This test case is initialized with “warm” ocean conditions as in Ocean0. At the northern boundary, the temperature is restored to the cold profile used for the initial condition in Ocean1: -1.9 degree C throughout the water column. Thus, where Ocean1 transitions from cold to warm cavity conditions, Ocean2 makes the opposite transition from warm to cold. The geometry is also taken from a different stage of the BISICLES MISIMP+ run than Ocean0 and Ocean1 in which the ice shelf has undergone significant thinning and retreat. The initially warm cavity has high melt rates and a strong flow, so that cold water water from the northern boundary will reach the ice-shelf base within a few years. At this point, the melting and flow exponentially decrease, approaching a new quasi-steady state. The ISOMIP+ protocol suggests running this simulation for 20 years, which is not long enough to reach quasi-steady state.
This test case is identical to
Ocean0 except that the land-ice pressure
and land-ice draft are prescribed to evolve in a very simple way in time.
By default, the these 2 fields start out at year 0001 with 10% of their normal
value (so the ice shelf is 10% of its thickness in a normal
Then, over the course of a year, both fields increase to 100% of their normal
value and stay there for another year. This test case is a simple way of
exploring changing ice thickness without the need to support a changing
grounding line (which remains fixed in time).
Users can modify the test case by adding or modifying entries in these config options before running the test case:
# config options for ISOMIP+ time-varying land-ice forcing [isomip_plus_forcing] # the forcing dates dates = 0001-01-01_00:00:00, 0002-01-01_00:00:00, 0003-01-01_00:00:00 # the amount by which the initial landIcePressure and landIceDraft are scaled # at each date scales = 0.1, 1.0, 1.0
Dates do not have to be the beginnings of years, they could be any list that is monotonic in time. Scales can be any fraction between 0.0 and 1.0.
The thin-film version of Ocean0 turns the wetting-and-drying scheme on in
MPAS-Ocean and features a thin ocean layer below the grounded ice of thickness
min_column_thickness specified in the config file. In the non-time-varying
version of this test case, the behavior should be the same as the version
without a thin film (
There are also several time-varying versions of this test case:
latter two prescribe decreasing or increasing land ice pressure, respectively,
to simulate grounding line motion in the landward or seaward directions. The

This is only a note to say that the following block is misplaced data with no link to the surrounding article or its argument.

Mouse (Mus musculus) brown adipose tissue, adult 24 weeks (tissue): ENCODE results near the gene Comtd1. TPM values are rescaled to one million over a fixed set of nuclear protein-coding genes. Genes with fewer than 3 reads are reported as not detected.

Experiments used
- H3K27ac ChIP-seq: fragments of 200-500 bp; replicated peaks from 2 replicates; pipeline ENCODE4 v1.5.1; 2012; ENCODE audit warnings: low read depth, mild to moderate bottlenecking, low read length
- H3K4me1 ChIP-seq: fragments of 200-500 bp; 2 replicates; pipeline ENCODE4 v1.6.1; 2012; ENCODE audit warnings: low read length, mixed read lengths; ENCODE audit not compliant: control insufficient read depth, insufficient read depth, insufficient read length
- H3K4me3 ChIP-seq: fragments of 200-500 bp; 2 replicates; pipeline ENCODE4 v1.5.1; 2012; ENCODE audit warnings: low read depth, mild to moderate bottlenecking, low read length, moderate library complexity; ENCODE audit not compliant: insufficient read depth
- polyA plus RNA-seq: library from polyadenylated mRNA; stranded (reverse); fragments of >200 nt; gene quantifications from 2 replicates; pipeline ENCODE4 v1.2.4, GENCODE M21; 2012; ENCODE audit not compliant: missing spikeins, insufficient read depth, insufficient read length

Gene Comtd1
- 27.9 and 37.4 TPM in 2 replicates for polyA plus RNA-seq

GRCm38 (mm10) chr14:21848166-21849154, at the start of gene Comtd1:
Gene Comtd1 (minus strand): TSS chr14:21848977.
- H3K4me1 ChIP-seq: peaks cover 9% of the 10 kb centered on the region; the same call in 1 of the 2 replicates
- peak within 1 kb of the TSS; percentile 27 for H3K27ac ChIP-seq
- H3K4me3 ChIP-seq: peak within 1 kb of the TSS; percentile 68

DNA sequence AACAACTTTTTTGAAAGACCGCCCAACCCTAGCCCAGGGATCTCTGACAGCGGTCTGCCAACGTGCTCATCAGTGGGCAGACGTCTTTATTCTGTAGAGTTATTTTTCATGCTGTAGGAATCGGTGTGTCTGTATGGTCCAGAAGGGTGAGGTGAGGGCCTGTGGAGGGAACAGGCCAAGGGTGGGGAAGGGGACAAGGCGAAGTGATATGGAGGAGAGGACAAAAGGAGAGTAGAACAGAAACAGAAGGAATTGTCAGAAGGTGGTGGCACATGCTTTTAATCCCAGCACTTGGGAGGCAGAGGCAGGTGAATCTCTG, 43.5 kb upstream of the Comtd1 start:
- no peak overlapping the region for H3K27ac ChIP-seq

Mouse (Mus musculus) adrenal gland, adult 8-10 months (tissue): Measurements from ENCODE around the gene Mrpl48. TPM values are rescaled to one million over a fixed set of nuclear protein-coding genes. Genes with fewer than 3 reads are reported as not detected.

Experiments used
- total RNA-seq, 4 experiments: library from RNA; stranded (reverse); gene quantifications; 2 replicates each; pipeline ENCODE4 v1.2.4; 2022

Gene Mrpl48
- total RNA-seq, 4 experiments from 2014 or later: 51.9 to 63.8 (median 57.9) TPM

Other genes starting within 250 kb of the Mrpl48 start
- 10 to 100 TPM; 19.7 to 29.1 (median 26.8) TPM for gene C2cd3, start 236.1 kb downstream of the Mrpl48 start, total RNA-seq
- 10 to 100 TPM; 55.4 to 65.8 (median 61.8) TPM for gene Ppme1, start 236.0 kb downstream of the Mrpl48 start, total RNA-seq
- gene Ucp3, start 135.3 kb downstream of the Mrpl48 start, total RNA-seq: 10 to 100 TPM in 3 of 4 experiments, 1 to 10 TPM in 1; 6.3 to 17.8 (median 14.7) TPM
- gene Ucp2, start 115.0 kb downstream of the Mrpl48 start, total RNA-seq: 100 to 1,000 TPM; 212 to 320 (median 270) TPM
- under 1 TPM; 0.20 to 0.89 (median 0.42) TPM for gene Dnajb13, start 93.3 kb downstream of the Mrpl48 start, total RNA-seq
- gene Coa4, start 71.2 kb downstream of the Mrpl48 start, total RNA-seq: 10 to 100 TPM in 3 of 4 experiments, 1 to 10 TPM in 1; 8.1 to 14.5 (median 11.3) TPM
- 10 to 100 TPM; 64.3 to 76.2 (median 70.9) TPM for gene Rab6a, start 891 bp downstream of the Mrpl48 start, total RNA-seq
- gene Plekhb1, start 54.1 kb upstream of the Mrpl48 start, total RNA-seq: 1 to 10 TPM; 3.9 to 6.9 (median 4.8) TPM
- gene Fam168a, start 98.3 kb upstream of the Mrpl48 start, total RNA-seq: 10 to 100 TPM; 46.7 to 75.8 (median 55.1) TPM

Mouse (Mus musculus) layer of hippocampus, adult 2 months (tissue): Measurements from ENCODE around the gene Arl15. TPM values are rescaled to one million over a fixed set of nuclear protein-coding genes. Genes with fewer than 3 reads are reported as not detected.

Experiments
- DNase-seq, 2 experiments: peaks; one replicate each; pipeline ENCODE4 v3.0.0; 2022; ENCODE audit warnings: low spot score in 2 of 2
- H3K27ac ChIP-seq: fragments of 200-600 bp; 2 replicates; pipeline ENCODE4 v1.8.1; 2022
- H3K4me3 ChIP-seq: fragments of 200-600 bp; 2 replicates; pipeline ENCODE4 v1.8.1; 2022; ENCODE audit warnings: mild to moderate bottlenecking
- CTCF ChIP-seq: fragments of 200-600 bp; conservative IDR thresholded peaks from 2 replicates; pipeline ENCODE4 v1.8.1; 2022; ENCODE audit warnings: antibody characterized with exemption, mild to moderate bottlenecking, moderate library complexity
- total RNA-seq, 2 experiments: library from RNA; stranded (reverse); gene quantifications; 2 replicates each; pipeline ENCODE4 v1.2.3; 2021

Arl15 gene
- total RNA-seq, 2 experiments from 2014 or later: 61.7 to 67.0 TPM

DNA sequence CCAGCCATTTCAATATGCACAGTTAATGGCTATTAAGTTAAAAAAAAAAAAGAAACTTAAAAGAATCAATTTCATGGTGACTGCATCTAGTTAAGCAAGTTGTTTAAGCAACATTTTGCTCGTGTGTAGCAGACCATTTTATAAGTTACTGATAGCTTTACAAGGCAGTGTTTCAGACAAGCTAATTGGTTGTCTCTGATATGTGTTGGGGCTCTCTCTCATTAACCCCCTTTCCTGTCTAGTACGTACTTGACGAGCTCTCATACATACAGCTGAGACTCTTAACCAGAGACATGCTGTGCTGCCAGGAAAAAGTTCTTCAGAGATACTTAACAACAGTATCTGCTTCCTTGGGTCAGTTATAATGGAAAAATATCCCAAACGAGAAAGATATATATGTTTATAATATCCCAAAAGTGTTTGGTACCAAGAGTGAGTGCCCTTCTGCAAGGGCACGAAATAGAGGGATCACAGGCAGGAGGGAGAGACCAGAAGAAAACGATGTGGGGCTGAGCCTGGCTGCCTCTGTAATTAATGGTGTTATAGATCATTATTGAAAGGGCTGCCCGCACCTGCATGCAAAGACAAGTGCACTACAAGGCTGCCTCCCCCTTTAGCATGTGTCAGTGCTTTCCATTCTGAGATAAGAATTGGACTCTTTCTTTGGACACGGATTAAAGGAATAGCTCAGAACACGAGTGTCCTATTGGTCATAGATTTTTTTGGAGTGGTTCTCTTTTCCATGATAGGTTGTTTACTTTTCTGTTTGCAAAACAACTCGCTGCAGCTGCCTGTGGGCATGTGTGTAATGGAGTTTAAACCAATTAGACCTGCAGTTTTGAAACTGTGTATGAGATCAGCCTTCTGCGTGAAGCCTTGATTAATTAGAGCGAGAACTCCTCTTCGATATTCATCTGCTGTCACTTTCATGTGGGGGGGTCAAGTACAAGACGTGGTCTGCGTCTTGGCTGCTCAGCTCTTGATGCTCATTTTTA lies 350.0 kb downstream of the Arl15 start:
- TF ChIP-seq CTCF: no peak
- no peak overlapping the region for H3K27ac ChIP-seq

resolutions supported (
5km and the coordinate
The tidal forcing test case uses the existing tidal boundary forcing in the forward mode of MPAS-Ocean to drive SSH variations in the far-field that propagate into the ice shelf cavity. Given the geometry of the Ocean0 test case, these tidal SSH variations should not produce any grounding line motion. Thus, this is a test of the robustness of the wetting-and-drying algorithm to small pressure perturbations.
isomip_plus test cases are configured for “performance” runs.
The initial condition is created, the the sea surface height and ice-shelf
pressure are adjusted to be in balance. Then, a simulation is performed for
only 1 simulated hour (appropriate for regression testing). For the tidally-
varying case, the simulation is extended to 24 hours but is still
computationally inexpensive due to the single-layer configuration. Finally,
potential temperature and salinity are plotted at the top and bottom of the
ocean and along a cross section of through the middle (y = 40 km) of the
isomip_plus test cases can be manually configured for longer simulation
runs. First, do a performance run as described above (the default when you
compass run in the test case work directory).
Then, edit the config file in the work directory (e.g.
Ocean0.cfg) to set
setup_to_run = simulation streamfunction viz in the
at the very top. With this setting, one month of simulation will be performed,
then the streamfunctions will be computed based on the latest results in the
streamfunction step and time series plots and movies will be updated in
viz step. You can manually keep running
compass run in the test
case directory to run a month at a time, or you can create a job script to
compass run repeatedly (say 240 times for a 20-year simulation) inside